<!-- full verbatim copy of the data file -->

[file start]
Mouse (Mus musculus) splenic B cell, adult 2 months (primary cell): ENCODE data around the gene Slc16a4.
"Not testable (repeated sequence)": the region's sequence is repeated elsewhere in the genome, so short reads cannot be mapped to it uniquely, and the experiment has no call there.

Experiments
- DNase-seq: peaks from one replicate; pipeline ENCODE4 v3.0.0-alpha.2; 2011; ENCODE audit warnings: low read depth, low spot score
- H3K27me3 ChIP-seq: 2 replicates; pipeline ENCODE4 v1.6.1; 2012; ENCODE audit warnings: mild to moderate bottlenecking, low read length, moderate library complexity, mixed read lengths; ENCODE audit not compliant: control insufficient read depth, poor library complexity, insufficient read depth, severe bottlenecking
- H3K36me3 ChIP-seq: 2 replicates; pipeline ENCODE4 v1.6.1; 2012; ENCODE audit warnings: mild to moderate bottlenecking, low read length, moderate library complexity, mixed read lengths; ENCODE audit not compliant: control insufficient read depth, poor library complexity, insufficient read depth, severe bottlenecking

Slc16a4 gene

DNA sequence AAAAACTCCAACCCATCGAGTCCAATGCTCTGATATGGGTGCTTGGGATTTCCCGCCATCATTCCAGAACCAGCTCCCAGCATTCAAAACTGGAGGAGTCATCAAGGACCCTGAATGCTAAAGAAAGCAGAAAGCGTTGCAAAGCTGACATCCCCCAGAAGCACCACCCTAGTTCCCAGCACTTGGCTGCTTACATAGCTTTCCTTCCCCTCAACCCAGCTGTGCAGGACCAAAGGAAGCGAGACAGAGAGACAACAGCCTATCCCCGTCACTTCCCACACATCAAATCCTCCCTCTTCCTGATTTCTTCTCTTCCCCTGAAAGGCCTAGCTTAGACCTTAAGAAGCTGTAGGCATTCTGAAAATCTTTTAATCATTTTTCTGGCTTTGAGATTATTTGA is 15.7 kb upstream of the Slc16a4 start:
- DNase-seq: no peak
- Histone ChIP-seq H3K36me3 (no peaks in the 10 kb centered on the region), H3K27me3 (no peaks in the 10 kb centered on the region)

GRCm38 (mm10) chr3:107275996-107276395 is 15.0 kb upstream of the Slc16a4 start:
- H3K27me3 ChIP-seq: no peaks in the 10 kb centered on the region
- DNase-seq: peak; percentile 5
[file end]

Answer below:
Mouse (Mus musculus) splenic B cell, adult 2 months (primary cell): ENCODE data around the gene Slc16a4.
"Not testable (repeated sequence)": the region's sequence is repeated elsewhere in the genome, so short reads cannot be mapped to it uniquely, and the experiment has no call there.

Experiments
- DNase-seq: peaks from one replicate; pipeline ENCODE4 v3.0.0-alpha.2; 2011; ENCODE audit warnings: low read depth, low spot score
- H3K27me3 ChIP-seq: 2 replicates; pipeline ENCODE4 v1.6.1; 2012; ENCODE audit warnings: mild to moderate bottlenecking, low read length, moderate library complexity, mixed read lengths; ENCODE audit not compliant: control insufficient read depth, poor library complexity, insufficient read depth, severe bottlenecking
- H3K36me3 ChIP-seq: 2 replicates; pipeline ENCODE4 v1.6.1; 2012; ENCODE audit warnings: mild to moderate bottlenecking, low read length, moderate library complexity, mixed read lengths; ENCODE audit not compliant: control insufficient read depth, poor library complexity, insufficient read depth, severe bottlenecking

Slc16a4 gene

DNA sequence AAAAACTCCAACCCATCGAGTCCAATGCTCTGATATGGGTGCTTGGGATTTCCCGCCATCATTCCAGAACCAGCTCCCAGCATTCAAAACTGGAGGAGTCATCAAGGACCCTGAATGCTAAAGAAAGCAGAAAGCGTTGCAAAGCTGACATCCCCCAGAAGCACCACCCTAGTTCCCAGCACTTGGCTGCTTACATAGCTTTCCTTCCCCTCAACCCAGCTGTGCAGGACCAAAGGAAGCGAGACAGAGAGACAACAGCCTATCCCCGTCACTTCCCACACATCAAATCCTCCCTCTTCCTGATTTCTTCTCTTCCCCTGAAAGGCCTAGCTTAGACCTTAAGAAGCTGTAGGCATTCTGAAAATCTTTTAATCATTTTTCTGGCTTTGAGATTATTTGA is 15.7 kb upstream of the Slc16a4 start:
- DNase-seq: no peak
- Histone ChIP-seq H3K36me3 (no peaks in the 10 kb centered on the region), H3K27me3 (no peaks in the 10 kb centered on the region)

GRCm38 (mm10) chr3:107275996-107276395 is 15.0 kb upstream of the Slc16a4 start:
- H3K27me3 ChIP-seq: no peaks in the 10 kb centered on the region
- DNase-seq: peak; percentile 5